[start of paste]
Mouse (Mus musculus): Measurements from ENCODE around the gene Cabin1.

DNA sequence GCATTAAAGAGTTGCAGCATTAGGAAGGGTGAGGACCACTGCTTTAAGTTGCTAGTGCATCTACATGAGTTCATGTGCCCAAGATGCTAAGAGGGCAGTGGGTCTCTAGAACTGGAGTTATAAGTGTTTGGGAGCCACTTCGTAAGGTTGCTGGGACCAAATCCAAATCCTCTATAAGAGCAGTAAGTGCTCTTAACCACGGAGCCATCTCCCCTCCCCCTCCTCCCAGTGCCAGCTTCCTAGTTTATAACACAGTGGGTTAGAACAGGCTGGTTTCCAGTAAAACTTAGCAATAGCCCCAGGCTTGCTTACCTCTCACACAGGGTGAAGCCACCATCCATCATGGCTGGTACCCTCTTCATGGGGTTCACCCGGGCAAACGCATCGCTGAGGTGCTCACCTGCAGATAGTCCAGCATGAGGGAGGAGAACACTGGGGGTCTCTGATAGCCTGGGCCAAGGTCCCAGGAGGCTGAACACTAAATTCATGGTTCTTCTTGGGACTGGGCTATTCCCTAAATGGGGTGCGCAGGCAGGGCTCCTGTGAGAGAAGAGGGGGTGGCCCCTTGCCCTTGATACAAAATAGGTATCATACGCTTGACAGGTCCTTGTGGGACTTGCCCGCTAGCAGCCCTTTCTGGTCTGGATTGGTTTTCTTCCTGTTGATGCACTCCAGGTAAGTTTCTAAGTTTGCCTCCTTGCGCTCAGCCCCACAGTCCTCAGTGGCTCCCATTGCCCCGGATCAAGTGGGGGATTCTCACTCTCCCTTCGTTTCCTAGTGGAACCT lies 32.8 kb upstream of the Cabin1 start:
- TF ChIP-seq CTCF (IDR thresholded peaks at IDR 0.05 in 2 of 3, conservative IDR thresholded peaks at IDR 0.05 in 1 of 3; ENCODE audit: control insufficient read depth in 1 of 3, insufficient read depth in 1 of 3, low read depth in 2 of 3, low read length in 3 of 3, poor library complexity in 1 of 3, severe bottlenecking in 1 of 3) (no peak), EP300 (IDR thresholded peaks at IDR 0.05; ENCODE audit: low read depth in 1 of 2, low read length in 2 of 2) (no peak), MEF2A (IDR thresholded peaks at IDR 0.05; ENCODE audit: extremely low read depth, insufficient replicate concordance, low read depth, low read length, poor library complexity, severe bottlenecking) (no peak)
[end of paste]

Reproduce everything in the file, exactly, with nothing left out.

Mouse (Mus musculus): Measurements from ENCODE around the gene Cabin1.

DNA sequence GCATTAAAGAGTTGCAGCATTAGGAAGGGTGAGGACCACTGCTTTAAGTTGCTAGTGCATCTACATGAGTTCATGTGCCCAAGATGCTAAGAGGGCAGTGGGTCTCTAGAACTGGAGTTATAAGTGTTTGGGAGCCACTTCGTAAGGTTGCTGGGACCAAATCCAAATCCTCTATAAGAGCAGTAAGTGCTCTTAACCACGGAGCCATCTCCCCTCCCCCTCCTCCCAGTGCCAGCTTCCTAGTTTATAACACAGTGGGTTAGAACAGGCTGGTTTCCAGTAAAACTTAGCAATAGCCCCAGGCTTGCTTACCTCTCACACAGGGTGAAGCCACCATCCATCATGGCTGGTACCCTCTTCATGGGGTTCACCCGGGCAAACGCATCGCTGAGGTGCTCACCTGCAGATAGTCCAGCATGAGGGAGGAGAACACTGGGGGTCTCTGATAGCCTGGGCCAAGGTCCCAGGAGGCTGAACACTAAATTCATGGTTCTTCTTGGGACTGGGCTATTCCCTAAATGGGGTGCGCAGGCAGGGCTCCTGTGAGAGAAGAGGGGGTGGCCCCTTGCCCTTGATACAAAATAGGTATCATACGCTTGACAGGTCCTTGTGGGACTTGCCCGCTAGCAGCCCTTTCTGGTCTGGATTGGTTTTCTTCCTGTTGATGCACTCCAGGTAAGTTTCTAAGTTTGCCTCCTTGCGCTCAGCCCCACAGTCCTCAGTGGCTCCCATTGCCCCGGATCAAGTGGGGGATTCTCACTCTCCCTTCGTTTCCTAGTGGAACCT lies 32.8 kb upstream of the Cabin1 start:
- TF ChIP-seq CTCF (IDR thresholded peaks at IDR 0.05 in 2 of 3, conservative IDR thresholded peaks at IDR 0.05 in 1 of 3; ENCODE audit: control insufficient read depth in 1 of 3, insufficient read depth in 1 of 3, low read depth in 2 of 3, low read length in 3 of 3, poor library complexity in 1 of 3, severe bottlenecking in 1 of 3) (no peak), EP300 (IDR thresholded peaks at IDR 0.05; ENCODE audit: low read depth in 1 of 2, low read length in 2 of 2) (no peak), MEF2A (IDR thresholded peaks at IDR 0.05; ENCODE audit: extremely low read depth, insufficient replicate concordance, low read depth, low read length, poor library complexity, severe bottlenecking) (no peak)